Seattle judge rejects Justice Department's request to suspend court proceedings in travel ban case during review

US District Judge James Robart rules on the travel ban imposed by US President Donald Trump in this framegrab from a video.
US District Judge James Robart rules on the travel ban imposed by US President Donald Trump in this framegrab from a video.PHOTO: AFP

SEATTLE (REUTERS) - A US federal judge on Monday (Feb 13) rejected a Justice Department request to suspend Seattle courtroom proceedings over President Donald Trump’s temporary travel ban from seven Muslim-majority countries until an appeals court has fully reviewed it.

The US Justice Department had argued that the 9th US Circuit Court of Appeals should review the suspension of  Mr Trump’s order before more proceedings take place, including potential discovery into the president’s motives for the action.

Mr Trump’s order, which he called a national security measure meant to head off attacks by Islamist militants, barred people from Iran, Iraq, Libya, Somalia, Sudan, Syria and Yemen from entering for 90 days and all refugees for 120 days, except refugees from Syria, who were banned indefinitely.

US District Judge James Robart in Seattle suspended Mr Trump’s order after its legality was challenged by Washington state, eliciting a barrage of angry Twitter messages from Mr Trump against the judge and the court system. That ruling was upheld by the 9th Circuit in San Francisco last week, raising questions about Mr Trump’s next step.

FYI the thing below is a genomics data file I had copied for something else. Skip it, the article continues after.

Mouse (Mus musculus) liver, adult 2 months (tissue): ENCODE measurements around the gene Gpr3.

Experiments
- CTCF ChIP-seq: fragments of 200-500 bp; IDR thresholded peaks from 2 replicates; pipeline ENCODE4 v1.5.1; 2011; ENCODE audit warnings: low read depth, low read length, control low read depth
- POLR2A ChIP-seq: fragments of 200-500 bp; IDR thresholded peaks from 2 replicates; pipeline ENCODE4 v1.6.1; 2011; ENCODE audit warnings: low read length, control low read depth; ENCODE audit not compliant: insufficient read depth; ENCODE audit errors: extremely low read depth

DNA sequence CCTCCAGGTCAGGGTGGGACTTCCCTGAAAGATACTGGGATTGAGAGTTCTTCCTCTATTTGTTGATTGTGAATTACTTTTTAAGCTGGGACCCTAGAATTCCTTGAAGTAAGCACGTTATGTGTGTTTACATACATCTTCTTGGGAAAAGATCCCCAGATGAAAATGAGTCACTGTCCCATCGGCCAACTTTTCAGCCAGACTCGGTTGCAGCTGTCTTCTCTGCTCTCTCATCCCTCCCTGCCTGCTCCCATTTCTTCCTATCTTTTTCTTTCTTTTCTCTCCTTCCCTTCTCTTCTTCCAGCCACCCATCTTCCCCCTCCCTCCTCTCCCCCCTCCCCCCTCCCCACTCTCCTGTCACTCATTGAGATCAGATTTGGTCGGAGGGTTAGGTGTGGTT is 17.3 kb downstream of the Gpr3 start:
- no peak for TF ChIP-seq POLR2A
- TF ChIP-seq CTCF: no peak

At a Seattle court hearing on Monday, Judge Robart said he saw no reason to slow down the case, adding that he was “surprised” the Justice Department would seek a delay given Mr Trump’s angry tweets over the 9th Circuit ruling. Judge Robart ordered both sides to prepare to move forward.

Following the 9th Circuit’s decision, Mr Trump announced the possibility of a “brand new order” that could be issued as soon as this week. Mr Trump gave no details of any new ban he is considering.

He might rewrite the original order to explicitly exclude green card holders, or permanent residents, a congressional aide familiar with the matter, who asked not to be identified, told Reuters last week.

Neither side discussed any new executive order at the Monday court hearing. White House press secretary Sean Spicer told reporters the administration would “maintain all options”regarding the legal strategy, including another order.

An unidentified judge on the 9th Circuit on Friday requested that the court’s 25 full-time judges vote on whether the temporary block of Mr Trump’s travel ban should be reheard before an 11-judge panel, known as en banc review. The 9th Circuit asked both sides to file briefs by Thursday.

The Justice Department did not say on Monday what position it would take on the 9th Circuit’s en banc decision, or whether it would ultimately appeal the suspension to the Supreme Court.

In a court filing on Monday, Washington’s attorney general said a Seattle judge should immediately allow discovery into the merits of its case. “We would oppose discovery,” Justice Department attorney Michelle Bennett said at the hearing.

In ruling from the bench, Robart did not make clear what the next steps in Seattle would be

 

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